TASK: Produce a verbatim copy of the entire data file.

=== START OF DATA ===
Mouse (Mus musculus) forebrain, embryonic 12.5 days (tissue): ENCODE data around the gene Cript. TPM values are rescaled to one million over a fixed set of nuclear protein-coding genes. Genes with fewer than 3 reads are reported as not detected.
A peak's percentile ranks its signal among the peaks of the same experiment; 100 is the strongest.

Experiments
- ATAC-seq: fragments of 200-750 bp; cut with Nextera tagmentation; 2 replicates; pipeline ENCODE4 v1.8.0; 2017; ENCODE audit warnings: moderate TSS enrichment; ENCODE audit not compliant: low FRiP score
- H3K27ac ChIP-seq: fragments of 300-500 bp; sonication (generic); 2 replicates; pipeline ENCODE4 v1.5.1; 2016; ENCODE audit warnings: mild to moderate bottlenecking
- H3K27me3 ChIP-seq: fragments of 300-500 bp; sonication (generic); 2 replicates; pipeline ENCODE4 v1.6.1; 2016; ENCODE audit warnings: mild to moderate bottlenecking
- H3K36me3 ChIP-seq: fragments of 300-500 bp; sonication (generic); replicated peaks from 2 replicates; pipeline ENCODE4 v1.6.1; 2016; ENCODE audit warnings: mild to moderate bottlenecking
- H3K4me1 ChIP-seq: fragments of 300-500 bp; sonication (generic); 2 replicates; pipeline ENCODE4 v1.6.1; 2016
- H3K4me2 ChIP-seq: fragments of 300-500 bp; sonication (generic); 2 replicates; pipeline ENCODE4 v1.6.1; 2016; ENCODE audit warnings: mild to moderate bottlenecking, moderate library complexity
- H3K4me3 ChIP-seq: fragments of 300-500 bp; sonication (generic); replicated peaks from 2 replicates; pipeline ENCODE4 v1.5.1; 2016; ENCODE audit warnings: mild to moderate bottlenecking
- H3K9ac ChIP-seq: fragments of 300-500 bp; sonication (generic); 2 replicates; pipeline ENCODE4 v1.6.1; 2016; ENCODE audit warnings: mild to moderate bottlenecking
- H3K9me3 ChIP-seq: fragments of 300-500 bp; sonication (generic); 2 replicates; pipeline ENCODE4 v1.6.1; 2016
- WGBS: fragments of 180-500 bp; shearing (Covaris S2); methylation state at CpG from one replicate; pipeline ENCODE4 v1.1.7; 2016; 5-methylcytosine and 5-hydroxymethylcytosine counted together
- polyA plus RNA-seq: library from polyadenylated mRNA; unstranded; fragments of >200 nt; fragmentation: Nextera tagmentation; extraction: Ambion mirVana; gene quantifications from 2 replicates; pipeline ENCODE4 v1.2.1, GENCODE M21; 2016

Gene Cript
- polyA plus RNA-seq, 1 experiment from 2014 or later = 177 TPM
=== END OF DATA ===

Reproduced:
Mouse (Mus musculus) forebrain, embryonic 12.5 days (tissue): ENCODE data around the gene Cript. TPM values are rescaled to one million over a fixed set of nuclear protein-coding genes. Genes with fewer than 3 reads are reported as not detected.
A peak's percentile ranks its signal among the peaks of the same experiment; 100 is the strongest.

Experiments
- ATAC-seq: fragments of 200-750 bp; cut with Nextera tagmentation; 2 replicates; pipeline ENCODE4 v1.8.0; 2017; ENCODE audit warnings: moderate TSS enrichment; ENCODE audit not compliant: low FRiP score
- H3K27ac ChIP-seq: fragments of 300-500 bp; sonication (generic); 2 replicates; pipeline ENCODE4 v1.5.1; 2016; ENCODE audit warnings: mild to moderate bottlenecking
- H3K27me3 ChIP-seq: fragments of 300-500 bp; sonication (generic); 2 replicates; pipeline ENCODE4 v1.6.1; 2016; ENCODE audit warnings: mild to moderate bottlenecking
- H3K36me3 ChIP-seq: fragments of 300-500 bp; sonication (generic); replicated peaks from 2 replicates; pipeline ENCODE4 v1.6.1; 2016; ENCODE audit warnings: mild to moderate bottlenecking
- H3K4me1 ChIP-seq: fragments of 300-500 bp; sonication (generic); 2 replicates; pipeline ENCODE4 v1.6.1; 2016
- H3K4me2 ChIP-seq: fragments of 300-500 bp; sonication (generic); 2 replicates; pipeline ENCODE4 v1.6.1; 2016; ENCODE audit warnings: mild to moderate bottlenecking, moderate library complexity
- H3K4me3 ChIP-seq: fragments of 300-500 bp; sonication (generic); replicated peaks from 2 replicates; pipeline ENCODE4 v1.5.1; 2016; ENCODE audit warnings: mild to moderate bottlenecking
- H3K9ac ChIP-seq: fragments of 300-500 bp; sonication (generic); 2 replicates; pipeline ENCODE4 v1.6.1; 2016; ENCODE audit warnings: mild to moderate bottlenecking
- H3K9me3 ChIP-seq: fragments of 300-500 bp; sonication (generic); 2 replicates; pipeline ENCODE4 v1.6.1; 2016
- WGBS: fragments of 180-500 bp; shearing (Covaris S2); methylation state at CpG from one replicate; pipeline ENCODE4 v1.1.7; 2016; 5-methylcytosine and 5-hydroxymethylcytosine counted together
- polyA plus RNA-seq: library from polyadenylated mRNA; unstranded; fragments of >200 nt; fragmentation: Nextera tagmentation; extraction: Ambion mirVana; gene quantifications from 2 replicates; pipeline ENCODE4 v1.2.1, GENCODE M21; 2016

Gene Cript
- polyA plus RNA-seq, 1 experiment from 2014 or later = 177 TPM